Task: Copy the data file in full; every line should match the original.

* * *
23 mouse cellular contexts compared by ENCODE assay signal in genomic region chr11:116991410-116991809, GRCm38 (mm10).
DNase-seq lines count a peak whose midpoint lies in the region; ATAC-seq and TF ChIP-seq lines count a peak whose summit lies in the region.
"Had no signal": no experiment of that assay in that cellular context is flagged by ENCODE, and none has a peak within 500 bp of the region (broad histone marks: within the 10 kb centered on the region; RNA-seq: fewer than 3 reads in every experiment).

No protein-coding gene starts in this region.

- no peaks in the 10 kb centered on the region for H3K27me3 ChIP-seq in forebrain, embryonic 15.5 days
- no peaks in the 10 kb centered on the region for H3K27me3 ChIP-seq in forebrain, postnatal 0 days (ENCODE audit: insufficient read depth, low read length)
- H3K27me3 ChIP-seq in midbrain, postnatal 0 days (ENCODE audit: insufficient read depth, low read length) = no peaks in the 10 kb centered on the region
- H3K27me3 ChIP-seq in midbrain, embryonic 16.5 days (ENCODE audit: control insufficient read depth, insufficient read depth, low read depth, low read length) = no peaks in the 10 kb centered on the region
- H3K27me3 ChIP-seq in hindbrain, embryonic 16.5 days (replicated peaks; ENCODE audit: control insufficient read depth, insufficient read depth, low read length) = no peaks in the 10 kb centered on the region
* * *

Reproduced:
23 mouse cellular contexts compared by ENCODE assay signal in genomic region chr11:116991410-116991809, GRCm38 (mm10).
DNase-seq lines count a peak whose midpoint lies in the region; ATAC-seq and TF ChIP-seq lines count a peak whose summit lies in the region.
"Had no signal": no experiment of that assay in that cellular context is flagged by ENCODE, and none has a peak within 500 bp of the region (broad histone marks: within the 10 kb centered on the region; RNA-seq: fewer than 3 reads in every experiment).

No protein-coding gene starts in this region.

- no peaks in the 10 kb centered on the region for H3K27me3 ChIP-seq in forebrain, embryonic 15.5 days
- no peaks in the 10 kb centered on the region for H3K27me3 ChIP-seq in forebrain, postnatal 0 days (ENCODE audit: insufficient read depth, low read length)
- H3K27me3 ChIP-seq in midbrain, postnatal 0 days (ENCODE audit: insufficient read depth, low read length) = no peaks in the 10 kb centered on the region
- H3K27me3 ChIP-seq in midbrain, embryonic 16.5 days (ENCODE audit: control insufficient read depth, insufficient read depth, low read depth, low read length) = no peaks in the 10 kb centered on the region
- H3K27me3 ChIP-seq in hindbrain, embryonic 16.5 days (replicated peaks; ENCODE audit: control insufficient read depth, insufficient read depth, low read length) = no peaks in the 10 kb centered on the region